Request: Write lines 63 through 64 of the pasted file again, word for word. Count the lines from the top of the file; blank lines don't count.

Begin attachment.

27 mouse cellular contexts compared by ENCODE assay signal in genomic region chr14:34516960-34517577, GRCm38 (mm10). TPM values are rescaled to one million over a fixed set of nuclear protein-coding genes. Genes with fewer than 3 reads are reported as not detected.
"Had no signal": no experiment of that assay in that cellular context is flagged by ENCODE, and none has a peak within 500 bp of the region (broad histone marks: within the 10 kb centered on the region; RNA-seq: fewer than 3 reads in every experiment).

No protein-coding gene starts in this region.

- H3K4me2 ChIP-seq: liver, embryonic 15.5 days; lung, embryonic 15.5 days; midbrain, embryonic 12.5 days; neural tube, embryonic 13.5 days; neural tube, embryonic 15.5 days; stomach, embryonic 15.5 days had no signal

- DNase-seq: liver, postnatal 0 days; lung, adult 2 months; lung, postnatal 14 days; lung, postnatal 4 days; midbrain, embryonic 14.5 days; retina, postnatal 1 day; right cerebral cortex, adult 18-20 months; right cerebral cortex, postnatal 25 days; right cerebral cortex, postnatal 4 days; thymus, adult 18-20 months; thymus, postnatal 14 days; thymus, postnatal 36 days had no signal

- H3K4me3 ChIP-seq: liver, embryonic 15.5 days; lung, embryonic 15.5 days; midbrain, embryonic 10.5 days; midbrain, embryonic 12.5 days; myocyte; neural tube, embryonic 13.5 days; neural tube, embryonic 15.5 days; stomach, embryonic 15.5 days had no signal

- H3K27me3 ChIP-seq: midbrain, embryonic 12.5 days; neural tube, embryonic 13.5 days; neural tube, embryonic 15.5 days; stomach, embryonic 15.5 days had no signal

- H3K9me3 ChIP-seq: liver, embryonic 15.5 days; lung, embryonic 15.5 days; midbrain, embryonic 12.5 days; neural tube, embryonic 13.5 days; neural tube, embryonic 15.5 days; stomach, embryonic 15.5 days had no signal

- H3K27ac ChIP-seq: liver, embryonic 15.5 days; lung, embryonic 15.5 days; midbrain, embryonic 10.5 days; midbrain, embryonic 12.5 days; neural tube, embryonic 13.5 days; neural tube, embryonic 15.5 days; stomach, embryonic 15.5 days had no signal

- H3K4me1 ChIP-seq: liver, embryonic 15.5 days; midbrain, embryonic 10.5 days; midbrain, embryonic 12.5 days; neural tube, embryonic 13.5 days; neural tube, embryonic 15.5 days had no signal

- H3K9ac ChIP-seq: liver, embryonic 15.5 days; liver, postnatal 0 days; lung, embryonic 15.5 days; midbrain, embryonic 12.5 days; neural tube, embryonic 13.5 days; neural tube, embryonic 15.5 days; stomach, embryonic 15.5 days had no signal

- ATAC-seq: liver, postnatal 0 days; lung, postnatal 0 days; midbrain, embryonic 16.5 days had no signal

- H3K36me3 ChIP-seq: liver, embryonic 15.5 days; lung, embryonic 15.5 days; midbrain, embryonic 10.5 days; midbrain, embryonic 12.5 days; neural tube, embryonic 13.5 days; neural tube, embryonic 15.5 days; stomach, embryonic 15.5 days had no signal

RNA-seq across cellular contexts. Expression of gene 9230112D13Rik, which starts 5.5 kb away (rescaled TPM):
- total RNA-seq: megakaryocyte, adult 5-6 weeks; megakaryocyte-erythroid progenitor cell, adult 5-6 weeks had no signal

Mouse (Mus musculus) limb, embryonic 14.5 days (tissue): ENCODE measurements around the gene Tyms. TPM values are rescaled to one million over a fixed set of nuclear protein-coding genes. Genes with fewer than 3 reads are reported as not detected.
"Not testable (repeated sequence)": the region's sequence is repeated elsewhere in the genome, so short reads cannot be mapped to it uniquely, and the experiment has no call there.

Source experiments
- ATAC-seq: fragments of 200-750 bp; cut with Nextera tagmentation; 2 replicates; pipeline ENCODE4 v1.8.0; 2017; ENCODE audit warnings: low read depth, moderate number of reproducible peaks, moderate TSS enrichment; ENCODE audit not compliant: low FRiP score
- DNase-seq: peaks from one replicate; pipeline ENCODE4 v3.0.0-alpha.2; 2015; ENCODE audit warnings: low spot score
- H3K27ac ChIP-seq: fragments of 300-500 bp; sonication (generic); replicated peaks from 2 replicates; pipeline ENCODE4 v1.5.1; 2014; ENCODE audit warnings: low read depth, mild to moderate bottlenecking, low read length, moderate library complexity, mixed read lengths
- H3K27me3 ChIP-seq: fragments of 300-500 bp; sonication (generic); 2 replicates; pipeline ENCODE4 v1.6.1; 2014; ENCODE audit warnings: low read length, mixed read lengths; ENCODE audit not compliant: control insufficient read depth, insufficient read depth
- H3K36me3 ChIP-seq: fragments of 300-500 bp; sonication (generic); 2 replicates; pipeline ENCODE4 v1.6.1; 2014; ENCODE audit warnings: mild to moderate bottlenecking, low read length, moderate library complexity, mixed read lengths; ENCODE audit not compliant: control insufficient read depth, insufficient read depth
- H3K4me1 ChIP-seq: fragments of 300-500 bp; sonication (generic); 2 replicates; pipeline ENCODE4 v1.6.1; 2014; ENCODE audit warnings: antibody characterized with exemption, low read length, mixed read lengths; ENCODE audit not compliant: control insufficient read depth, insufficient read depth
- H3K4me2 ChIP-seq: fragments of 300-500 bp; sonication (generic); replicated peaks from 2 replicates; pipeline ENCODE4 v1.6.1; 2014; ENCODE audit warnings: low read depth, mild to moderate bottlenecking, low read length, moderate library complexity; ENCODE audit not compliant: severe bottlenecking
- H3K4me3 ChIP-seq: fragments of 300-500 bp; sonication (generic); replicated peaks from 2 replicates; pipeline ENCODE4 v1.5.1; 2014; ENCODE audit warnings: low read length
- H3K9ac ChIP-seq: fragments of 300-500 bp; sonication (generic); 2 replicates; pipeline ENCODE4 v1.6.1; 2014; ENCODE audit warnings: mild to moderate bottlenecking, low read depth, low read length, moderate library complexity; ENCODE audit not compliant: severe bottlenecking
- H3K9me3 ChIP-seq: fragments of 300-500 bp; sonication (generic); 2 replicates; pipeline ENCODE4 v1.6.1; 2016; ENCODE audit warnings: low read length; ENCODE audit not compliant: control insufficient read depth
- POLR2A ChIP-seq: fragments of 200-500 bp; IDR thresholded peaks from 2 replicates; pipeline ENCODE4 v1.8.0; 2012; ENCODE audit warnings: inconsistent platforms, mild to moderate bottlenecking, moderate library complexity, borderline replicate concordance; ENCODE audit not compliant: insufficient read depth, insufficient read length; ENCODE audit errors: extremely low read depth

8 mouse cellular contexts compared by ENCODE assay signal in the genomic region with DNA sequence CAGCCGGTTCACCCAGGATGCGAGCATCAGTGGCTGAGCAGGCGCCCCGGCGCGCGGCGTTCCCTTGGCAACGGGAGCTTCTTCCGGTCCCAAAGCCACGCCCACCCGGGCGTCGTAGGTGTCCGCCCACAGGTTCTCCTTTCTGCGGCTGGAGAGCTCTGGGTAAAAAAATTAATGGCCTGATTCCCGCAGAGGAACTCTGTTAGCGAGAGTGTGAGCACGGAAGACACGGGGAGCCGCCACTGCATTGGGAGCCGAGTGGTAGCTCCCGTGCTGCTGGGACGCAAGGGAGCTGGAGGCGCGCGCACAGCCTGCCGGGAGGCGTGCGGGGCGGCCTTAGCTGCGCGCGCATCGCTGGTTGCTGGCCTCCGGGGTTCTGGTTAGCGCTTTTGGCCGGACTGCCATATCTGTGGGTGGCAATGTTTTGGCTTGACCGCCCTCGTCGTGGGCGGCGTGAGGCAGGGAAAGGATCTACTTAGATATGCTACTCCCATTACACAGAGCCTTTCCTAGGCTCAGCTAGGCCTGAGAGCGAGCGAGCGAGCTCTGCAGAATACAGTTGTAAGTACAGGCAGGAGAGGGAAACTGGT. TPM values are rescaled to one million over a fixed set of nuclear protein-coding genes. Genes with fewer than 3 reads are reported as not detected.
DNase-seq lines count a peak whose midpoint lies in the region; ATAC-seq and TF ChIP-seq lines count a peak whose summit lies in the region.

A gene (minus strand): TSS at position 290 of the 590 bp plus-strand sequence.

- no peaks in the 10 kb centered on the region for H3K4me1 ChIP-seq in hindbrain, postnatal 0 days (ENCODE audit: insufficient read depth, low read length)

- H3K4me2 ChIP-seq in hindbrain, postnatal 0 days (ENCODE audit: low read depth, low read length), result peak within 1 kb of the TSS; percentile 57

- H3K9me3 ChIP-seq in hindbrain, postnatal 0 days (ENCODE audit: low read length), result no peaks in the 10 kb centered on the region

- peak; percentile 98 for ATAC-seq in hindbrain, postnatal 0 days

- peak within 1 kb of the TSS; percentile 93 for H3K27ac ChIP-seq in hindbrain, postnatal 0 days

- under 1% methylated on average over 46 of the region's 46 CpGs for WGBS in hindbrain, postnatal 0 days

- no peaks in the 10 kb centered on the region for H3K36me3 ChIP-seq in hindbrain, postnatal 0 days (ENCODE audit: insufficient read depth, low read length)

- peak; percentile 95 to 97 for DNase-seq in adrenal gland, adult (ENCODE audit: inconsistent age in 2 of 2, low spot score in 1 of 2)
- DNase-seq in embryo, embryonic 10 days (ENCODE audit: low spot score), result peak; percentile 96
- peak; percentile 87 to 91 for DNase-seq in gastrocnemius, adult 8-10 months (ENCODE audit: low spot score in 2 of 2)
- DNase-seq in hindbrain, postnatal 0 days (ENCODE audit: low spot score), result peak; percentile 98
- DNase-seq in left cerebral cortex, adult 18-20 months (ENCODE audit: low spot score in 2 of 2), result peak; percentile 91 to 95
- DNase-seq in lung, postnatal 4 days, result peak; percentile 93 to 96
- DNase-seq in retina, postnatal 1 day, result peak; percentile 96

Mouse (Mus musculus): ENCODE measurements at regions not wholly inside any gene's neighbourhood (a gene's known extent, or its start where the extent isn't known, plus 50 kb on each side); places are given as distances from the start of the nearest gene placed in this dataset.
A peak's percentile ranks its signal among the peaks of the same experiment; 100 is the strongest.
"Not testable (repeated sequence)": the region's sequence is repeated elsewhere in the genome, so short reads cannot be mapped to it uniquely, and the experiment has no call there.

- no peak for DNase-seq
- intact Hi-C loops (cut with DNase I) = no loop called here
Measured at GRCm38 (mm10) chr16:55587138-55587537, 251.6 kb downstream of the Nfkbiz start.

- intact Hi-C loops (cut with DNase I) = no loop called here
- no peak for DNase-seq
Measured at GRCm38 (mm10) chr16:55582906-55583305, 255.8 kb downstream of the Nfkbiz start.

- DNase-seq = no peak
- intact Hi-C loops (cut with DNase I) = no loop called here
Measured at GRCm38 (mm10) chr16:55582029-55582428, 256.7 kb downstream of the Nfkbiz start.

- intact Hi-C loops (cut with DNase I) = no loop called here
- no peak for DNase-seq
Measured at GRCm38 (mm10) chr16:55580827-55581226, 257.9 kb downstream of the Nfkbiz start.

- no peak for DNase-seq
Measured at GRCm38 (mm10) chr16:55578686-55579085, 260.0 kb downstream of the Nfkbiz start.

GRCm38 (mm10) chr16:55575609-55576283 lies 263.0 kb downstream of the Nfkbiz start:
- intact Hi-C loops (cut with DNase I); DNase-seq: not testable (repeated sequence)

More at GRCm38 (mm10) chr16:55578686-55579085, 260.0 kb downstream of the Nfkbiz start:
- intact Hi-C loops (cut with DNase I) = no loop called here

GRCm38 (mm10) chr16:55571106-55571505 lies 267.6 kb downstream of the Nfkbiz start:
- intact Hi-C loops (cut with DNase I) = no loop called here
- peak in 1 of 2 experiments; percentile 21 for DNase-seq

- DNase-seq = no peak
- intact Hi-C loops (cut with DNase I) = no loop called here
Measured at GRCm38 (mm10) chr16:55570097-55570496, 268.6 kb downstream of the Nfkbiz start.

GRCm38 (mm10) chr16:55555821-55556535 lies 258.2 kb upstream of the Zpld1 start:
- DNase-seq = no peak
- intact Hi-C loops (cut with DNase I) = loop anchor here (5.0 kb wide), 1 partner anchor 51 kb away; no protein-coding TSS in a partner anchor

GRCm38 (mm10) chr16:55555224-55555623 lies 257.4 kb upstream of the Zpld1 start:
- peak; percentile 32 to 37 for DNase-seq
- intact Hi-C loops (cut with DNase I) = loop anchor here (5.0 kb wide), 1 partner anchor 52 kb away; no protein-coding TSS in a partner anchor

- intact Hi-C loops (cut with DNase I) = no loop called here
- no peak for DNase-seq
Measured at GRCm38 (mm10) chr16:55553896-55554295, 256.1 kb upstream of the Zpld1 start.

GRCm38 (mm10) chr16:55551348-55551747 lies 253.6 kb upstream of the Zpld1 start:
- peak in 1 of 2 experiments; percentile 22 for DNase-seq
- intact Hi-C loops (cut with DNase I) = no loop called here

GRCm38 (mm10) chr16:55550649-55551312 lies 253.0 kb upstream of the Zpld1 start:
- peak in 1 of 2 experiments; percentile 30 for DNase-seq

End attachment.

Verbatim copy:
Measured at GRCm38 (mm10) chr16:55578686-55579085, 260.0 kb downstream of the Nfkbiz start.

GRCm38 (mm10) chr16:55575609-55576283 lies 263.0 kb downstream of the Nfkbiz start: